Anthony meets Christine at the club, who teaches him how to swing dance in style.
Swing is an interesting attempt to make a movie out of a musical genre and a couple of overplayed plot devices — angels intervening in a confused young person’s life and the conflicts between family members who disagree on whether or not a musical career is a viable way of earning a living. One ironic thing about this film is it could have had its basis in some of the contemporary swing bands that are still performing in the style, like the club band you hear at the beginning of the film and at its end, instead of giving us a fantasy world complete with bands and musicians out of the 1940s. But this doesn’t stop your admiration and enjoyment of the well done swing musical numbers and dance sequences that permeate the film. The second ironic thing is that although young Anthony is an admirer of swing music, none of that style seems to carry over into his own music, which is pretty average sounding, and has very little of the energy you hear in the aforementioned swing bands. Come on, Anthony, it don’t mean a thing if it ain’t got that swing! It is surprising that more attention wasn’t paid to this very important detail. Writer Mary Keil’s script also seems to miss out on what normal musicians living in San Francisco would do at Anthony’s age — take advantage of all of the educational resources in town including the incredible array of talented musicians as teachers. That’s where the whole conflict between Anthony and his father falls flat. If the best you can do is get an occasional $100 gig, keep your day job. If you want to learn the art, get some training and lessons. And, if you do have engagements, can’t you schedule your daytime work hours accordingly? The other main flaw in the script is how the Club Jimbo fantasy is never really explained. It seems to be happening over several weeks, but there doesn’t seem to be any rationale as to how Anthony comes and goes from this state. Is it a dream or what? Did it come from listening to Mrs. DeLuca’s records or did he secretly take swing dance lessons? Much of Swing is salvaged by the wonderful performances delivered by the veteran actors in the cast. Jacqueline Bisset is superb as the dying Mrs. DeLuca and the angelic dance instructor Christine. After seeing Jonathan Winters as Uncle Bill, you regret that he isn’t appearing on television any more. Nell Carter steals the musical show with a great vocal rendition of “Is You Are, or Is You Ain’t” (Anthony take note!) in her last film appearance before her death. And we also see Barry Bostwick and Tom Skerritt give credible performances as Christine’s companion angel and Anthony’s father respectively. Innis Casey has the “look” of the contemporary musician, and a pleasant and engaging personality, which is what the producers must have wanted, but not quite the talent to make the musical side of his role totally believable. The San Francisco Bay Area settings are beautiful and director Martin Guigui keeps the pace moving most of the time. If you can overlook its flaws, Swing is a pleasant diversion that you will enjoy viewing.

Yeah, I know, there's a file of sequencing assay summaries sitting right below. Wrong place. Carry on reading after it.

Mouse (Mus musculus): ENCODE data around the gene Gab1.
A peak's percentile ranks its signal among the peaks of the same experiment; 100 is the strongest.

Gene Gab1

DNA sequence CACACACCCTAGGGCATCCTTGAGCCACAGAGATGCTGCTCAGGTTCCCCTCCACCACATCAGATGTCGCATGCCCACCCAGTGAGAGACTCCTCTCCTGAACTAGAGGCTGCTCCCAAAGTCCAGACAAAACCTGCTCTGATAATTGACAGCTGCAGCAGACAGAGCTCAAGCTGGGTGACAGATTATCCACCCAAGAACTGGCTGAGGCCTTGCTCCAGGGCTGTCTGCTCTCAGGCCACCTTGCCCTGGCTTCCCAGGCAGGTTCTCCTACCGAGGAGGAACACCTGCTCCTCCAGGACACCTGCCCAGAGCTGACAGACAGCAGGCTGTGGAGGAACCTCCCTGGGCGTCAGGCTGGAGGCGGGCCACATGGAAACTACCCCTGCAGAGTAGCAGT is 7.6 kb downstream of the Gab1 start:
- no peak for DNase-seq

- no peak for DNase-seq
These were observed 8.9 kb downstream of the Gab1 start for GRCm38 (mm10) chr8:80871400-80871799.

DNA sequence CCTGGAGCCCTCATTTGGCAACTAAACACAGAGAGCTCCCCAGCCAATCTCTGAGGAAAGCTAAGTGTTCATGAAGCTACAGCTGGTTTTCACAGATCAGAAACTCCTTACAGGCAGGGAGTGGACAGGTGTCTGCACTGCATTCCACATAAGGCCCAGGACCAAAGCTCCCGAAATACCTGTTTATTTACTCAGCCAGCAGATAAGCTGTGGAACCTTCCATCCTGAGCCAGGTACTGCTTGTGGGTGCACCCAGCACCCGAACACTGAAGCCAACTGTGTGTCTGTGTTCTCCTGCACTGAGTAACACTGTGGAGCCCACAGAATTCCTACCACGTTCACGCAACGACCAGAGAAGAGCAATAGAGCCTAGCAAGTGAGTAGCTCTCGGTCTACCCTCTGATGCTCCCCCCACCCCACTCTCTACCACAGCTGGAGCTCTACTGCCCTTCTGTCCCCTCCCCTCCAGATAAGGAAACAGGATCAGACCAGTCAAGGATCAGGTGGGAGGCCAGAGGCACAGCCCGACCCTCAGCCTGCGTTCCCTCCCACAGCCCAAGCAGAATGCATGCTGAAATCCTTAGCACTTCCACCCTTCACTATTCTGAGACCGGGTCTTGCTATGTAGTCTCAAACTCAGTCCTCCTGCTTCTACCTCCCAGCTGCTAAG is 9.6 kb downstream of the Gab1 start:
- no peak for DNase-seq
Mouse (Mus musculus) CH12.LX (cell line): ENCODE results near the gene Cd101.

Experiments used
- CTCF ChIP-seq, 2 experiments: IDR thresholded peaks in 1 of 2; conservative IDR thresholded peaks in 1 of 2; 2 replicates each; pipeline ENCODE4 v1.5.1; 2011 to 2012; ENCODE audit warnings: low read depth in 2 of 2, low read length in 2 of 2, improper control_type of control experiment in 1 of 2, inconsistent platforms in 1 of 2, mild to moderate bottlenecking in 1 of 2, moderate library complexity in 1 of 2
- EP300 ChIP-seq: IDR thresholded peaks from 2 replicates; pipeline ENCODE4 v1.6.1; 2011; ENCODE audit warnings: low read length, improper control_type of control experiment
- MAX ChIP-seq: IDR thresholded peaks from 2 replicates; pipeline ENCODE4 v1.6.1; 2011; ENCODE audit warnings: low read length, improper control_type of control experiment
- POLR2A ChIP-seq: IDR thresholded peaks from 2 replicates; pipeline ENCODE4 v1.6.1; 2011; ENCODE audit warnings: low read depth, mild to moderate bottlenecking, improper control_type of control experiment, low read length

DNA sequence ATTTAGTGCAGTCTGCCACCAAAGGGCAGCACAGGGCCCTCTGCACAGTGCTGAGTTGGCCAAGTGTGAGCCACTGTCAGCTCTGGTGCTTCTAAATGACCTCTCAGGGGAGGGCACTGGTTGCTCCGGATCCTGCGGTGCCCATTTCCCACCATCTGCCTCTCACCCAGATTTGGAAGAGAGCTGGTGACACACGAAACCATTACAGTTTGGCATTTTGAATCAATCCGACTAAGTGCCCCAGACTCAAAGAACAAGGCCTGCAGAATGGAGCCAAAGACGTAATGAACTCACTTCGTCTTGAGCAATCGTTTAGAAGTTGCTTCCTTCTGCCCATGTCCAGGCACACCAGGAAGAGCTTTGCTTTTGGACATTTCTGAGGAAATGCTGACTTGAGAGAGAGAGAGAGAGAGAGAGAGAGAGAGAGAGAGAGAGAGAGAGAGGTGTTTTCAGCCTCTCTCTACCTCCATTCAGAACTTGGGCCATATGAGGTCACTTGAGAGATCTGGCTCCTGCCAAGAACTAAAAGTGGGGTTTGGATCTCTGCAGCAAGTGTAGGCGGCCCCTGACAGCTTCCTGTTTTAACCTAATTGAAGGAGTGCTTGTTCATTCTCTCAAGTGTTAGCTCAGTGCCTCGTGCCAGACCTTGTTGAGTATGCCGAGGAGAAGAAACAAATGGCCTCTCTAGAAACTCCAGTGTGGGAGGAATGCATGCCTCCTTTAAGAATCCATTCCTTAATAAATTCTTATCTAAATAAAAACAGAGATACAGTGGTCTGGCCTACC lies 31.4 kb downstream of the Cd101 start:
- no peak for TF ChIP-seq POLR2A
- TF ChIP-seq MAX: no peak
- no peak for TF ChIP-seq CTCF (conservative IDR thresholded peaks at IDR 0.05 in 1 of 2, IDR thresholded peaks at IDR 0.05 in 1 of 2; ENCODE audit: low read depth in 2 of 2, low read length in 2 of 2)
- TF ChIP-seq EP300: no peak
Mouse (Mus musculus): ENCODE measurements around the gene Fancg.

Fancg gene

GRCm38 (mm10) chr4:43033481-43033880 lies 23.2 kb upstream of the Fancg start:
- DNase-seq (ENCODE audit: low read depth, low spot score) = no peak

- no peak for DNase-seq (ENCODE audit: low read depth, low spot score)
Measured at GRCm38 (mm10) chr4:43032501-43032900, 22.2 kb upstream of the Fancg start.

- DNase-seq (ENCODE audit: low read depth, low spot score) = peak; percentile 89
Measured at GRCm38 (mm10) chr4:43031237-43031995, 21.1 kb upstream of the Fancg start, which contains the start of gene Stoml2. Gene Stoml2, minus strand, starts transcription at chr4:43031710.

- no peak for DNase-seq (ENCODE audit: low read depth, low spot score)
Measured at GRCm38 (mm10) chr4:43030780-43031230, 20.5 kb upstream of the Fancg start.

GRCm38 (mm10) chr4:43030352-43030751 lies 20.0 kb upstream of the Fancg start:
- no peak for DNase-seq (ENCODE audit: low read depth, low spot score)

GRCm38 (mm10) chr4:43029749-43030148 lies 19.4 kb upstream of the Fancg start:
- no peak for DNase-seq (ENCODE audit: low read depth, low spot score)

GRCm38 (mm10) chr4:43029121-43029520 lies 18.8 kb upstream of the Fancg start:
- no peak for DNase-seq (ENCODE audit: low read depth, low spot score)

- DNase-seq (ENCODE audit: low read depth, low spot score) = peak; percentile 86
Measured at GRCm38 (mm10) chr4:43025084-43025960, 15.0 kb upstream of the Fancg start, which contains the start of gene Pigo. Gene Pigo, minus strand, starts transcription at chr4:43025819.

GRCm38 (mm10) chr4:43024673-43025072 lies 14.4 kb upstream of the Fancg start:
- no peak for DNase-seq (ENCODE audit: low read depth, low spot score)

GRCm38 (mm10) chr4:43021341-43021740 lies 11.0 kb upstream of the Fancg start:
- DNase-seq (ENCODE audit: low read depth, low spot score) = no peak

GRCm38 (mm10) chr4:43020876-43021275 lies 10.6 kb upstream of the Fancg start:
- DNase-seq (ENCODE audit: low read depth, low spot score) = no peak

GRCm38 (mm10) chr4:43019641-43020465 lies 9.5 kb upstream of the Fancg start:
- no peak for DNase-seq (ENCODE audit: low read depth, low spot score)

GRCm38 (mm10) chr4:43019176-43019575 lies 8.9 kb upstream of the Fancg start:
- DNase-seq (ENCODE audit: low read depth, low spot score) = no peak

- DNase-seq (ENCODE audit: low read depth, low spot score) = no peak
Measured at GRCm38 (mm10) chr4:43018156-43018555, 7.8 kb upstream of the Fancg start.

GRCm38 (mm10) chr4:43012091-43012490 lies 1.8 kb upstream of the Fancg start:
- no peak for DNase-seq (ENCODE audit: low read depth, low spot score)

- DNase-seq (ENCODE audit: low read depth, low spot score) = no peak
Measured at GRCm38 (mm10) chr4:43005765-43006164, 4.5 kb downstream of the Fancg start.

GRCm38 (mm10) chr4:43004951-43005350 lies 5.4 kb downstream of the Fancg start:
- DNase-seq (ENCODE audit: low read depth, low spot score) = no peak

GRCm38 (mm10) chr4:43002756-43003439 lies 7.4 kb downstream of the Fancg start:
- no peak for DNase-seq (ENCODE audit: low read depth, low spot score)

Anthony would like to work full time with his trio, instead of at his dad’s grocery store.
Anthony dreams of performing his guitar, as he wanders around the Golden Gate Recreation Area.
Innis Casey in his role as Anthony wears black high top chucks throughout most of the film. This helps to emphasize his musician side, as black high tops are the choice of many great musicians. The best chucks scenes are when he is wandering around the Golden Gate Recreational Area in San Francisco, and musing about his dream to be a full time musician.
Anthony climbs down from a pier on San Francisco Bay.